Lloyd’s of London yesterday confirmed previously published reports that it would have losses exceeding $3 billion for the years 1998-99 with a projected loss in 1999 of nearly $2 billion. 2000 figures are expected to show some improvement with losses estimated at around $1 billion.
While these figures aren’t the “official results”, those won’t come out until 2002 and 2003 under Lloyd’s three-year accounting system, they’re undoubtedly pretty close. Lloyd’s noted that 1999 had been a particularly difficult year with tough competition in the motor insurance market, earthquakes in Taiwan and Turkey, and the end of the year storms which caused widespread damage in France and other European countries.
“1999 is widely acknowledged to represent the low point of the global insurance market and Lloyd’s results reflect these conditions,” said the announcement. While rates were still low in 2000, there were far fewer natural disasters than in the previous year, which helped decrease the losses.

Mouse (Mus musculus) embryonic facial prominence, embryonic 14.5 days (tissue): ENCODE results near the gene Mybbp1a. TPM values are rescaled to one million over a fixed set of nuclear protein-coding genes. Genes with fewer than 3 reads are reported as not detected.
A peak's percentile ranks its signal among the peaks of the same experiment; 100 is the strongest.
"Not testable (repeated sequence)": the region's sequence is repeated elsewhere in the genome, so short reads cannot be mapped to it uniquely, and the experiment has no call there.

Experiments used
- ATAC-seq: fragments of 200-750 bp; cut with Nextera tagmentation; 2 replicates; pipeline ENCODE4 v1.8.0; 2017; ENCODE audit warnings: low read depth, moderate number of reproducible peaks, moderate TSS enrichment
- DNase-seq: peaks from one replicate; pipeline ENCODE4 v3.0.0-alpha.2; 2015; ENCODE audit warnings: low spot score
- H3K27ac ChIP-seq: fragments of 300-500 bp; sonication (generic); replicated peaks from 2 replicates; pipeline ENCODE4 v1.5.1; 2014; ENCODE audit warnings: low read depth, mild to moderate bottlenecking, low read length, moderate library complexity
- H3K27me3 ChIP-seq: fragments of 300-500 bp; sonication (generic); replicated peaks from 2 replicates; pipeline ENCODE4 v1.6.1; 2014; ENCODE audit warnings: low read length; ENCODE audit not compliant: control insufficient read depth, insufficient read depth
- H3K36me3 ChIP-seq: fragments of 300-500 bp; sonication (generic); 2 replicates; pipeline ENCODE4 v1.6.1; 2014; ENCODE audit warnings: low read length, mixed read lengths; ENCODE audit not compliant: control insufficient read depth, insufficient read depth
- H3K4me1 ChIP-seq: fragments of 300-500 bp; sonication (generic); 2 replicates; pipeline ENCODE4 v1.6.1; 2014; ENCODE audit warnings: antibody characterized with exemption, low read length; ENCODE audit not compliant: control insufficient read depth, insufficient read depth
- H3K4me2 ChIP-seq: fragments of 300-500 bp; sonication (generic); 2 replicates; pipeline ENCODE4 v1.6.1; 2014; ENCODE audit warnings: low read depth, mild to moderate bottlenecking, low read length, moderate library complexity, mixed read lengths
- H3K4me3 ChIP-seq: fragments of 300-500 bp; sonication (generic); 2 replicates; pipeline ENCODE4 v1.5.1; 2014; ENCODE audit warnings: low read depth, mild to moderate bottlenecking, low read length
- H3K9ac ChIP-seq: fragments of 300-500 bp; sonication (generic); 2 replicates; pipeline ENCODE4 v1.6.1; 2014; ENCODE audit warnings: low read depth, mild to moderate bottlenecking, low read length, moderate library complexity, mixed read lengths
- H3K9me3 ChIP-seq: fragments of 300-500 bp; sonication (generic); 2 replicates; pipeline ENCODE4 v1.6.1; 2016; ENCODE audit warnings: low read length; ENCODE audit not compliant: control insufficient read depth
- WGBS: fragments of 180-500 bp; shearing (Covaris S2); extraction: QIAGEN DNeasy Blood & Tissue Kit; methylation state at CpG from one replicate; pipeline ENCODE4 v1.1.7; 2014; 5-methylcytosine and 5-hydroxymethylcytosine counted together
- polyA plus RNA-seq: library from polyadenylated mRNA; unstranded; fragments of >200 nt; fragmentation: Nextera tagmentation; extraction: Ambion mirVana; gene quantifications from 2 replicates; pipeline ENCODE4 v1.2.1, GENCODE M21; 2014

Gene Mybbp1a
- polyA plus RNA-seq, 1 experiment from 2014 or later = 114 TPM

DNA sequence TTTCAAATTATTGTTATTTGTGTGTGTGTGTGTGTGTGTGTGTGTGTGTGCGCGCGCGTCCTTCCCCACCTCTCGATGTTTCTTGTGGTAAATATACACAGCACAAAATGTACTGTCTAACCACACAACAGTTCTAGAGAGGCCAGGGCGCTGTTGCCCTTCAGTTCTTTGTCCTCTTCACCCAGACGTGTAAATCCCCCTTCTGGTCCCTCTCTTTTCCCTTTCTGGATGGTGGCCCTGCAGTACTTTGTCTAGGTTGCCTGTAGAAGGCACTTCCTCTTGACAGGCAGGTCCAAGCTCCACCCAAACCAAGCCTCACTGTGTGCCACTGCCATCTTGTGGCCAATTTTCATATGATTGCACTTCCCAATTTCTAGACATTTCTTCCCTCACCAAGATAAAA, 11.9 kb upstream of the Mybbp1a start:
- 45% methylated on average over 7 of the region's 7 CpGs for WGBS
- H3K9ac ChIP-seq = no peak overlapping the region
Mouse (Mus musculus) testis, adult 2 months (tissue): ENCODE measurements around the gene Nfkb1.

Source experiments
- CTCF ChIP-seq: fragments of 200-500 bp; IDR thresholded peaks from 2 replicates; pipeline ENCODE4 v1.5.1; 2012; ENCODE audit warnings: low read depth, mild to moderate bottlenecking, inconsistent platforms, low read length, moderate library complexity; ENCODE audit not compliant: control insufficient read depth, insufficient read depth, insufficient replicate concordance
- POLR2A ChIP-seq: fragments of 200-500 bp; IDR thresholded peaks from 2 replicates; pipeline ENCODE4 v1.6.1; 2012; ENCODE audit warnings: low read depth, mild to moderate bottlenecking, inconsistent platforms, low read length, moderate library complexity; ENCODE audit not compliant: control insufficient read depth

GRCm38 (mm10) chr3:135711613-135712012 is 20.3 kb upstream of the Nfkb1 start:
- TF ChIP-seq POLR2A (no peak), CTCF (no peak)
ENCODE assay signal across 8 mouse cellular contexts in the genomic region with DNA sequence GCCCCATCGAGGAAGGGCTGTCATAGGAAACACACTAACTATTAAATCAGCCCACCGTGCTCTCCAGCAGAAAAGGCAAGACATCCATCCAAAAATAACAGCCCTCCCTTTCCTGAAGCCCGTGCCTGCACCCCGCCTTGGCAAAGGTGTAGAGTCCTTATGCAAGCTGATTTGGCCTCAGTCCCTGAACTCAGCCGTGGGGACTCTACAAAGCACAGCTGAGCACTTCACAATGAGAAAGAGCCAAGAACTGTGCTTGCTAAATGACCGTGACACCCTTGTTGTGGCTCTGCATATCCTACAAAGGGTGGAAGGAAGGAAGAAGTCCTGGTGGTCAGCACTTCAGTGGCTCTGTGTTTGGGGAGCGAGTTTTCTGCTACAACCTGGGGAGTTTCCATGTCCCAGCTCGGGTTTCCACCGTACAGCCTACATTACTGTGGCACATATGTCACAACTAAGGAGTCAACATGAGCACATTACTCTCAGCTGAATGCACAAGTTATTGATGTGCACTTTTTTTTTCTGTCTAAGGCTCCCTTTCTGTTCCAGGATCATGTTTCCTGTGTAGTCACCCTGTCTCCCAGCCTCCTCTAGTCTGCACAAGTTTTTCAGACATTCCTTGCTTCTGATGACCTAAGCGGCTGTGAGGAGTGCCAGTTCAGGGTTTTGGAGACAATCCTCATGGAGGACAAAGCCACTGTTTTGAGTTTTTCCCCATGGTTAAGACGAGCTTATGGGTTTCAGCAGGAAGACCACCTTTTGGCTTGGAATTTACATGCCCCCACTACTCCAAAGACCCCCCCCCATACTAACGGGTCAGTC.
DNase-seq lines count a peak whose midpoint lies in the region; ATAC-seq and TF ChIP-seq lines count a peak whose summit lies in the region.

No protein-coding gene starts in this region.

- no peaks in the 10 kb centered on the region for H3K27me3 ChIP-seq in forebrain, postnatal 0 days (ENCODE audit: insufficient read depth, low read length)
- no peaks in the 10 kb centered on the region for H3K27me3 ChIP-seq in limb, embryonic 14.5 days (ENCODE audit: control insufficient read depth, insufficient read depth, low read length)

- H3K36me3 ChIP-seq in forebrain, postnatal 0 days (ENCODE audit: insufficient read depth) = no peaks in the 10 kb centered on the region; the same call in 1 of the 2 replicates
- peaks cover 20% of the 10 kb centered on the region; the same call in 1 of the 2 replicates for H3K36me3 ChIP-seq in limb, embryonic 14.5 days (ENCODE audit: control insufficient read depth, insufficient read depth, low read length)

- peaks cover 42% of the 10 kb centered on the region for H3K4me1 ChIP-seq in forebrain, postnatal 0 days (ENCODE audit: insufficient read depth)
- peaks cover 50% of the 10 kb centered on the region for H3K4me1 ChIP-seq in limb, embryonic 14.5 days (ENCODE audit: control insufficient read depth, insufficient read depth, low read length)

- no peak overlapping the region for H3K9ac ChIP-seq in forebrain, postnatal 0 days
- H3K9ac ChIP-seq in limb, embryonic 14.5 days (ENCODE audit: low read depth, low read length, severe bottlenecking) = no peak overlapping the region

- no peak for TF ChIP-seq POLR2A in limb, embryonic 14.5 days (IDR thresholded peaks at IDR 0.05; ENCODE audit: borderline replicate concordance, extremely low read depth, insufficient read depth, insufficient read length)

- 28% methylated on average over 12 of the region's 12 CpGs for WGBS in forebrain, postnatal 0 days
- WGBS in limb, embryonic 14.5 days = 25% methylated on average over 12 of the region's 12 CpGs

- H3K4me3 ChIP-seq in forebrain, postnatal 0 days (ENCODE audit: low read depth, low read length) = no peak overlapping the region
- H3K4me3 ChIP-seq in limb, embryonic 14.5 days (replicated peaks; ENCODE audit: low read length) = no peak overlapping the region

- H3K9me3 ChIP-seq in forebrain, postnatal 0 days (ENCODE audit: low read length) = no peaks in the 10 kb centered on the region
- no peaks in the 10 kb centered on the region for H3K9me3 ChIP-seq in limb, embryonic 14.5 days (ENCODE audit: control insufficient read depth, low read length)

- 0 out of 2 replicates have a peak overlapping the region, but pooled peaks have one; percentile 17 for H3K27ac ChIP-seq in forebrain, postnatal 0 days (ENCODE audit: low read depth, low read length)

Lloyd’s expressed optimism for the future, stating that “With shrinking capacity in the global insurance market and hardening rates, current trading conditions look increasingly positive. Lloyd’s believes that the overall trend fits with the picture of the market emerging from the depths of the insurance cycle experienced in 1999.”
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